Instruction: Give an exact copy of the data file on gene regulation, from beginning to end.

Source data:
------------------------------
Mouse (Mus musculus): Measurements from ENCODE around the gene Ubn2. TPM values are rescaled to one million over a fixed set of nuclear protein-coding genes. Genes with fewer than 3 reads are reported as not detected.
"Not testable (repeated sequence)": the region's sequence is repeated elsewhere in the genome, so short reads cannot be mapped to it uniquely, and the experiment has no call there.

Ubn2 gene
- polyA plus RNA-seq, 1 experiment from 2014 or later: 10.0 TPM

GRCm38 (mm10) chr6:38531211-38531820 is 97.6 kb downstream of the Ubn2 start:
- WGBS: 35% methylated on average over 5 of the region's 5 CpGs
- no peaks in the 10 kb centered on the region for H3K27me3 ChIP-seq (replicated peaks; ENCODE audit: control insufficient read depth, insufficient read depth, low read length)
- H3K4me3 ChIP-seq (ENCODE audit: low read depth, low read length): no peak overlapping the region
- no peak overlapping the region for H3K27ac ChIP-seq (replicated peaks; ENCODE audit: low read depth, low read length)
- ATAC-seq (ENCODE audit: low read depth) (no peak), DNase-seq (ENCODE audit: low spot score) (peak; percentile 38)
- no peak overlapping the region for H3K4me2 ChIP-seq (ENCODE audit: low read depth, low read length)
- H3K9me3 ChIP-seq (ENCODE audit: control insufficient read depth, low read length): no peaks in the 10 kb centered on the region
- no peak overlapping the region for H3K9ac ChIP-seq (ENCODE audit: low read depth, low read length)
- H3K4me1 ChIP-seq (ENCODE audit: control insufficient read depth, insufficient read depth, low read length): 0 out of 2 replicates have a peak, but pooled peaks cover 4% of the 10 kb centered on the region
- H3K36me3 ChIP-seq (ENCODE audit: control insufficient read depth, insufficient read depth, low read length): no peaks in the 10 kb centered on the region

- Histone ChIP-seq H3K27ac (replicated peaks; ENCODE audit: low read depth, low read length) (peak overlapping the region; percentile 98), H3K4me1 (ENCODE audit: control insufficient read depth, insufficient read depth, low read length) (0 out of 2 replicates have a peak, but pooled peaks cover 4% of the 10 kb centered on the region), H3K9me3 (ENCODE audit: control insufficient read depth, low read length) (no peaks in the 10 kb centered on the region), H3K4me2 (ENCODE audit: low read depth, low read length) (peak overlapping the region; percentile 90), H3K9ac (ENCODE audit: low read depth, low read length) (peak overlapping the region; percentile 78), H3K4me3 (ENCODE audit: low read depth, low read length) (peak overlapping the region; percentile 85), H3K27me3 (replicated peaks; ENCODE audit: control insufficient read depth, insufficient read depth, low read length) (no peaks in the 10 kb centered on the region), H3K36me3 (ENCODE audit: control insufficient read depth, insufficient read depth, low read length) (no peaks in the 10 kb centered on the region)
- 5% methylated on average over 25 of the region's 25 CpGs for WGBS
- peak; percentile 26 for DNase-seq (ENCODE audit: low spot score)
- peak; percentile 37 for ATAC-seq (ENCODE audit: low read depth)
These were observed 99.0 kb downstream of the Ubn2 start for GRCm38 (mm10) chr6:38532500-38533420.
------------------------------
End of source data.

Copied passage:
Mouse (Mus musculus): Measurements from ENCODE around the gene Ubn2. TPM values are rescaled to one million over a fixed set of nuclear protein-coding genes. Genes with fewer than 3 reads are reported as not detected.
"Not testable (repeated sequence)": the region's sequence is repeated elsewhere in the genome, so short reads cannot be mapped to it uniquely, and the experiment has no call there.

Ubn2 gene
- polyA plus RNA-seq, 1 experiment from 2014 or later: 10.0 TPM

GRCm38 (mm10) chr6:38531211-38531820 is 97.6 kb downstream of the Ubn2 start:
- WGBS: 35% methylated on average over 5 of the region's 5 CpGs
- no peaks in the 10 kb centered on the region for H3K27me3 ChIP-seq (replicated peaks; ENCODE audit: control insufficient read depth, insufficient read depth, low read length)
- H3K4me3 ChIP-seq (ENCODE audit: low read depth, low read length): no peak overlapping the region
- no peak overlapping the region for H3K27ac ChIP-seq (replicated peaks; ENCODE audit: low read depth, low read length)
- ATAC-seq (ENCODE audit: low read depth) (no peak), DNase-seq (ENCODE audit: low spot score) (peak; percentile 38)
- no peak overlapping the region for H3K4me2 ChIP-seq (ENCODE audit: low read depth, low read length)
- H3K9me3 ChIP-seq (ENCODE audit: control insufficient read depth, low read length): no peaks in the 10 kb centered on the region
- no peak overlapping the region for H3K9ac ChIP-seq (ENCODE audit: low read depth, low read length)
- H3K4me1 ChIP-seq (ENCODE audit: control insufficient read depth, insufficient read depth, low read length): 0 out of 2 replicates have a peak, but pooled peaks cover 4% of the 10 kb centered on the region
- H3K36me3 ChIP-seq (ENCODE audit: control insufficient read depth, insufficient read depth, low read length): no peaks in the 10 kb centered on the region

- Histone ChIP-seq H3K27ac (replicated peaks; ENCODE audit: low read depth, low read length) (peak overlapping the region; percentile 98), H3K4me1 (ENCODE audit: control insufficient read depth, insufficient read depth, low read length) (0 out of 2 replicates have a peak, but pooled peaks cover 4% of the 10 kb centered on the region), H3K9me3 (ENCODE audit: control insufficient read depth, low read length) (no peaks in the 10 kb centered on the region), H3K4me2 (ENCODE audit: low read depth, low read length) (peak overlapping the region; percentile 90), H3K9ac (ENCODE audit: low read depth, low read length) (peak overlapping the region; percentile 78), H3K4me3 (ENCODE audit: low read depth, low read length) (peak overlapping the region; percentile 85), H3K27me3 (replicated peaks; ENCODE audit: control insufficient read depth, insufficient read depth, low read length) (no peaks in the 10 kb centered on the region), H3K36me3 (ENCODE audit: control insufficient read depth, insufficient read depth, low read length) (no peaks in the 10 kb centered on the region)
- 5% methylated on average over 25 of the region's 25 CpGs for WGBS
- peak; percentile 26 for DNase-seq (ENCODE audit: low spot score)
- peak; percentile 37 for ATAC-seq (ENCODE audit: low read depth)
These were observed 99.0 kb downstream of the Ubn2 start for GRCm38 (mm10) chr6:38532500-38533420.